Mr Crook threw the first spanner in the works by saying he had heard that WA farmers wanted deregulation, and that he would support the Labor plan.

This hit the Liberals on several fronts. First, it showed a WA MP being prepared to buck his party’s Canberra line. That wasn’t too difficult for Mr Crook, as he has kept his distance from his federal colleagues since scoring a surprise win over the veteran Liberal, Wilson Tuckey, in 2010.

As far as the Liberal supporters were concerned, however, if Mr Crook - a member of the ‘agrarian socialists’ - could do it, so could their federal MPs.

This provided the WA Liberals, and especially deputy federal leader Julie Bishop, with a dilemma. How could they, and especially Ms Bishop, remain loyal to Mr Abbott and appease WA party members and supporters? She came up with the strategy that the party actually backed deregulation but several safeguards needed to be implemented first before the party would vote for the measure. That didn’t cut the mustard locally. It was dismissed as a cock-and-bull line.

There was also considerable angst among Liberal wheat growers in O’Connor’s neighbouring Wheatbelt seat of Durack. If Mr Crook was prepared to listen to his constituents, what about their MP, Liberal Barry Haase?

Good point, as 50 per cent of voters in the sprawling seat of Durack live south of a line across from Geraldton - good wheat-growing country. The only snag was that Mr Haase had scored a plum overseas junket, representing Australia at the United Nations in New York, and proved difficult to contact. Even suggestions that producers pay his fare to return to Canberra to vote for deregulation failed to draw a response. As far as they were concerned, he was simply missing in action.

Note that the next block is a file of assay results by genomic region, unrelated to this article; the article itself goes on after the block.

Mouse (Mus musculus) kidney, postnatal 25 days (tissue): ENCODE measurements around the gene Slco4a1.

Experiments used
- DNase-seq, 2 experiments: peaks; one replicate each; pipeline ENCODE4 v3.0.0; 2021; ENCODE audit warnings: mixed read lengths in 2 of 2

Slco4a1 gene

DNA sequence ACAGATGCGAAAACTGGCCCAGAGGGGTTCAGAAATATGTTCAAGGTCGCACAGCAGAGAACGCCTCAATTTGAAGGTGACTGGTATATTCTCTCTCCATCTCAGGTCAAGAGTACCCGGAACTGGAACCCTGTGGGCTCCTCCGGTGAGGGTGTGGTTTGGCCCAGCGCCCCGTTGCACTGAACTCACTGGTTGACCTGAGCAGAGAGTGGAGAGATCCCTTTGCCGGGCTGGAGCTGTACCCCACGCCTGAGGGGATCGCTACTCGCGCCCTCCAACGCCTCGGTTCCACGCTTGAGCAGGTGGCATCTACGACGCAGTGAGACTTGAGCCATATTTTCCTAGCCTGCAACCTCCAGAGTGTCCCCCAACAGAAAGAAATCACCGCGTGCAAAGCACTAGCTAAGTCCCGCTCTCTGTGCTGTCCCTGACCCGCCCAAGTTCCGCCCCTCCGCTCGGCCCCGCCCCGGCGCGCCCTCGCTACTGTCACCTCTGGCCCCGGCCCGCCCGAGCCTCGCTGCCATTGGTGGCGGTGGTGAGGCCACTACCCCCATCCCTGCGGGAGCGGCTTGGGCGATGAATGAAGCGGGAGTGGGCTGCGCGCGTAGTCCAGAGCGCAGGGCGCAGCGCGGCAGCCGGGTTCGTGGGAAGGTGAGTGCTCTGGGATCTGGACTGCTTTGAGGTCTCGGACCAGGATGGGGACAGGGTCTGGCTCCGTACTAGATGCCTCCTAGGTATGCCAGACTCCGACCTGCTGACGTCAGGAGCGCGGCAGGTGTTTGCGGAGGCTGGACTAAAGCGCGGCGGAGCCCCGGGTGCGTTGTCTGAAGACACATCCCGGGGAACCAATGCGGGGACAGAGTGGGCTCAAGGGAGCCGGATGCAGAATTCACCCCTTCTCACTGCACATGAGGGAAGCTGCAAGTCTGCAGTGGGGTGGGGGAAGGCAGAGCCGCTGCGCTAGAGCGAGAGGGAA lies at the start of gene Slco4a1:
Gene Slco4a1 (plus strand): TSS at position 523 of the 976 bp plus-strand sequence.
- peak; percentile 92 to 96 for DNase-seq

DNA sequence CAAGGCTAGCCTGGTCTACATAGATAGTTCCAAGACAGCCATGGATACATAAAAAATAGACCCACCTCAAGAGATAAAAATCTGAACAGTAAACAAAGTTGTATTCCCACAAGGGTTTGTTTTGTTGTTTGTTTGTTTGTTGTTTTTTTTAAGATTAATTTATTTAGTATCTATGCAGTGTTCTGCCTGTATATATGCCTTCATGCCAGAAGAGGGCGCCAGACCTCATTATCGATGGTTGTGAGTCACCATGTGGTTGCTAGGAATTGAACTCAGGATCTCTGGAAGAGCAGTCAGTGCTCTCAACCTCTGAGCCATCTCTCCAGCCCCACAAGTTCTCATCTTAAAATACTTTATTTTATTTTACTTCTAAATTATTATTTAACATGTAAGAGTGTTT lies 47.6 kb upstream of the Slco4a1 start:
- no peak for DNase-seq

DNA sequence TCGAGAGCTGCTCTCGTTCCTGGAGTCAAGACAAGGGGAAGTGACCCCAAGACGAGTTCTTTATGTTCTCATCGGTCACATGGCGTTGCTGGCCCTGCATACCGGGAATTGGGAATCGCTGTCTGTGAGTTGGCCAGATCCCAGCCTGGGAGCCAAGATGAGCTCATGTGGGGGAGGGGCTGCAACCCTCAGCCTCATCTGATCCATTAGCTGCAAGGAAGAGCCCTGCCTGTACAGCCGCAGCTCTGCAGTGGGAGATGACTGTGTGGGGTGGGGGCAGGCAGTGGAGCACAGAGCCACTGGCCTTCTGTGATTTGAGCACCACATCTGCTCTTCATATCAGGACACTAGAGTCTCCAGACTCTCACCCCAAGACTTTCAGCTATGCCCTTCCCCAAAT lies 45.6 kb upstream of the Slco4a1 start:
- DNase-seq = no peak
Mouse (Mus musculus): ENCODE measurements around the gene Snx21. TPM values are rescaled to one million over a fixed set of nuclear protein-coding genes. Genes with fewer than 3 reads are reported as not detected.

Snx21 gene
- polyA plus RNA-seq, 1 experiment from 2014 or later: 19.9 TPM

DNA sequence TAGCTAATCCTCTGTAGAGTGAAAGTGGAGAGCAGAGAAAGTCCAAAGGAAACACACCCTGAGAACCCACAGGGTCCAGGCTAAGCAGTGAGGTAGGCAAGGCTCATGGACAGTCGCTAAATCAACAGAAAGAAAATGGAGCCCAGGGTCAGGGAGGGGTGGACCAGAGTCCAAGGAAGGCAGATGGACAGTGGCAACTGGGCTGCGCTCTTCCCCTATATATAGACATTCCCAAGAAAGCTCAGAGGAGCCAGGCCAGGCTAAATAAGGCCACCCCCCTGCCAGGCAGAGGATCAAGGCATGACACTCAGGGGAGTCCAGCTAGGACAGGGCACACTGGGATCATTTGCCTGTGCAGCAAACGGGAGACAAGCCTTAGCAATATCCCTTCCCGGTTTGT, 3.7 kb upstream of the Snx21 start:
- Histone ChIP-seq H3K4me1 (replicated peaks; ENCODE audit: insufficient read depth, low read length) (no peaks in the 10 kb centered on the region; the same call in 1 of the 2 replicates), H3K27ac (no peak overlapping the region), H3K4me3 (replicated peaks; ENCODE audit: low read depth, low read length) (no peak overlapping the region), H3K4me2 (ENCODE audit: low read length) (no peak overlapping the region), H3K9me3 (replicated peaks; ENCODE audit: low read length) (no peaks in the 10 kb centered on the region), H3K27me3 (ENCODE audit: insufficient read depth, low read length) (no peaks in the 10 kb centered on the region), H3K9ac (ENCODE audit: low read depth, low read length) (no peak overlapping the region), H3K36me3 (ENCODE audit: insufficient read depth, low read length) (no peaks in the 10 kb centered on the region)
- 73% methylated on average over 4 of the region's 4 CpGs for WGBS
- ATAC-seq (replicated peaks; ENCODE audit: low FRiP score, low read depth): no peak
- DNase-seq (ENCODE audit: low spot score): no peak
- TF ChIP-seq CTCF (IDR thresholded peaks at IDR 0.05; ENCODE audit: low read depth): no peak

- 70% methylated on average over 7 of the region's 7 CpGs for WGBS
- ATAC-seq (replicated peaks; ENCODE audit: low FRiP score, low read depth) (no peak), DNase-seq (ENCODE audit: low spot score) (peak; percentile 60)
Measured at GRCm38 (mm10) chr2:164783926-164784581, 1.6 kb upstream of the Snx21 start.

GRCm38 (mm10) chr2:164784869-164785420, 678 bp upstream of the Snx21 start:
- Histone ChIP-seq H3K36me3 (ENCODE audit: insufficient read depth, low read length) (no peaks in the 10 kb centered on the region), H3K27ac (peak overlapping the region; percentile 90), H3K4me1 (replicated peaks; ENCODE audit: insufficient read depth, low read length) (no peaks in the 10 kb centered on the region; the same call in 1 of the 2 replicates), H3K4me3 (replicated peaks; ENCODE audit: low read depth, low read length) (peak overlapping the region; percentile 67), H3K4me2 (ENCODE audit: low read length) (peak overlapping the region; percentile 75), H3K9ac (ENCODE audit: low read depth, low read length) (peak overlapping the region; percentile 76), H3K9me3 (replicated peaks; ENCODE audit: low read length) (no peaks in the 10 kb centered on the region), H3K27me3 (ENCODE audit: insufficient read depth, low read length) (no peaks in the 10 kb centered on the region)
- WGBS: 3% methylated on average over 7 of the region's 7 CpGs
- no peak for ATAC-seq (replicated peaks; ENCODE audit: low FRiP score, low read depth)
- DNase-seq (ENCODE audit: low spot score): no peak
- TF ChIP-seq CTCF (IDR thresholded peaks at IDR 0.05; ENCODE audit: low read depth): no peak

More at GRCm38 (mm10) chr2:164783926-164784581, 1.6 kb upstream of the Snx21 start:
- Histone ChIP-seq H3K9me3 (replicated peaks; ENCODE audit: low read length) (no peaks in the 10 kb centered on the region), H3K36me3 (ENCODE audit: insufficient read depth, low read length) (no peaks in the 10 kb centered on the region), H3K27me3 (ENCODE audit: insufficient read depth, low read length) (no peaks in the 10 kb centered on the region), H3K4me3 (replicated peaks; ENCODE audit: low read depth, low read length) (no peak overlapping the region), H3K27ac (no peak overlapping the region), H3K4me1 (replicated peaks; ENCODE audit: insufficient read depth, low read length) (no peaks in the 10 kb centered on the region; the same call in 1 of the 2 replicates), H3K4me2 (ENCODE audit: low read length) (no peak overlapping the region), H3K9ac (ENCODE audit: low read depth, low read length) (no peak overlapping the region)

There are also state election implications. The Liberals have their eyes on two Legislative Assembly seats as possible gains at next March’s poll.

They are: Moore, which is being vacated by popular NP member and assembly speaker Grant Woodhams; and Central Wheatbelt, where National Party leader Brendon Grylls has made the crazy-brave decision to nominate for the Labor-held Pilbara seat instead.

Unequivocal Liberal support for deregulation would, according to party strategists, have given them a chance of two seats not previously under serious consideration as possible gains.

That’s no longer the case.

Many party supporters are furious, alleging some federal MPs put their own ambitions ahead of the interests and livelihoods of the producers who grow different wheat, compared with east coast producers.